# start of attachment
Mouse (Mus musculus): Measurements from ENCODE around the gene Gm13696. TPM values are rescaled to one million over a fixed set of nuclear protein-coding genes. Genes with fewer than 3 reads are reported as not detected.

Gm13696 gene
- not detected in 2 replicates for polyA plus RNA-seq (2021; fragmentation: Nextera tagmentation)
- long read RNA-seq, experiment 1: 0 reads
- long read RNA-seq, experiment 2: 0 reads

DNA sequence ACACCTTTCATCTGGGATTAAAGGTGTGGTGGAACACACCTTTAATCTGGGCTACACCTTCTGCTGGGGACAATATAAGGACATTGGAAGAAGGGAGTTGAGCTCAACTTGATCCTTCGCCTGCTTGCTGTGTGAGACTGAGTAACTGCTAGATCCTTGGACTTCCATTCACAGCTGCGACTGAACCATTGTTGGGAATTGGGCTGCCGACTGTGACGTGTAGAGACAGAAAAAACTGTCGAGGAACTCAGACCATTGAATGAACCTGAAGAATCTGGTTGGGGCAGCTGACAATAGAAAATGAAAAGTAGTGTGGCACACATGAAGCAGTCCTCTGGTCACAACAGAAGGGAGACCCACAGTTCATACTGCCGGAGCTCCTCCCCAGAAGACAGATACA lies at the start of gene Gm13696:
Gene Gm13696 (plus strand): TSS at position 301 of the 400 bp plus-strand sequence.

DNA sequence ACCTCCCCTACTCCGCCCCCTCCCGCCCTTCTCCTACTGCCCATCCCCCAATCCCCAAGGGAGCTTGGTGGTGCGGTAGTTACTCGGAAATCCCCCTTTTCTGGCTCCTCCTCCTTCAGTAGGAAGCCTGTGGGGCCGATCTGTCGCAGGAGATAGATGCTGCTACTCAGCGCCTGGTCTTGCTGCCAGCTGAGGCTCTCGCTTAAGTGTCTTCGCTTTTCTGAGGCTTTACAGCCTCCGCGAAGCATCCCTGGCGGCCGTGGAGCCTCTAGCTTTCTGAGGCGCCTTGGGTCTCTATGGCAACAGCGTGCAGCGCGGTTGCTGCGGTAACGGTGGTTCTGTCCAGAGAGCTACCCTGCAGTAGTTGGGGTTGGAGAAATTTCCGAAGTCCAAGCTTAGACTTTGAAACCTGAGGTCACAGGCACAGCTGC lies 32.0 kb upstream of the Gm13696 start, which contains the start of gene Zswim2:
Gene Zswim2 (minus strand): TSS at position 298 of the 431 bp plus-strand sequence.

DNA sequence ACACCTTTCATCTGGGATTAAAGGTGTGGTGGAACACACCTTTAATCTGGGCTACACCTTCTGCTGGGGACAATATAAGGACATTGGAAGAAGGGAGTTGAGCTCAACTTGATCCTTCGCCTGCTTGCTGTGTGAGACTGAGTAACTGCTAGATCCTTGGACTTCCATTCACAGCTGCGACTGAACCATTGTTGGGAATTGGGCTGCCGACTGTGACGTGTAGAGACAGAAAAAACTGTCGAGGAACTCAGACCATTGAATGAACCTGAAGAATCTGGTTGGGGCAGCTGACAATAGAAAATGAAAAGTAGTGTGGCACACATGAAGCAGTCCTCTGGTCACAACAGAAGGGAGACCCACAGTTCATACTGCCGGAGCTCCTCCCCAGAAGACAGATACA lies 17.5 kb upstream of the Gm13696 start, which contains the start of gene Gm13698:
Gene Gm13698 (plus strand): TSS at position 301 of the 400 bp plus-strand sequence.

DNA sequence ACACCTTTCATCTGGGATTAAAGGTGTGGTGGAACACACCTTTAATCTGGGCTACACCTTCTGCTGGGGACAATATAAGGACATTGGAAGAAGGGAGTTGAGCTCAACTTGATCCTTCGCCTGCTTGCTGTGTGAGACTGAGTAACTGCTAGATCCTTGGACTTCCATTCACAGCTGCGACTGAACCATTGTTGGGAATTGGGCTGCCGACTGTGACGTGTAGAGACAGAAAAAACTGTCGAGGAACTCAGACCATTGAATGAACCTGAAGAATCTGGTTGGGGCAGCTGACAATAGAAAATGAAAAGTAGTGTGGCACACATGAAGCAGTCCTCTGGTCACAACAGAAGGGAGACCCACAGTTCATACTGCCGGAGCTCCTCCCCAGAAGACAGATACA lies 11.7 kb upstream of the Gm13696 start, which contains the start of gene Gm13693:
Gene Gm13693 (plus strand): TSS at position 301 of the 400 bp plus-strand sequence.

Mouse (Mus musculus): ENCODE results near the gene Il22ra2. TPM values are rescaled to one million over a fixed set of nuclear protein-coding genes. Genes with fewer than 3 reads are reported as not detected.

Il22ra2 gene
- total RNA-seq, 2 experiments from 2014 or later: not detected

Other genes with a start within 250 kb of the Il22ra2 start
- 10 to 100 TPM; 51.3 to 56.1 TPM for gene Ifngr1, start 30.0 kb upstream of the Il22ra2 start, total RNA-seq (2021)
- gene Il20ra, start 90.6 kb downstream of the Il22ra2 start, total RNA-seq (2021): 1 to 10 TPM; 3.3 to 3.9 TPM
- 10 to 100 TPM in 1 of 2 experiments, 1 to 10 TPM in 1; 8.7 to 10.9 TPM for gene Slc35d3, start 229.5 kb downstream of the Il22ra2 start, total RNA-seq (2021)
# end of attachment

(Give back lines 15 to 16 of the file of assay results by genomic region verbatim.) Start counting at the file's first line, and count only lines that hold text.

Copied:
Il22ra2 gene
- total RNA-seq, 2 experiments from 2014 or later: not detected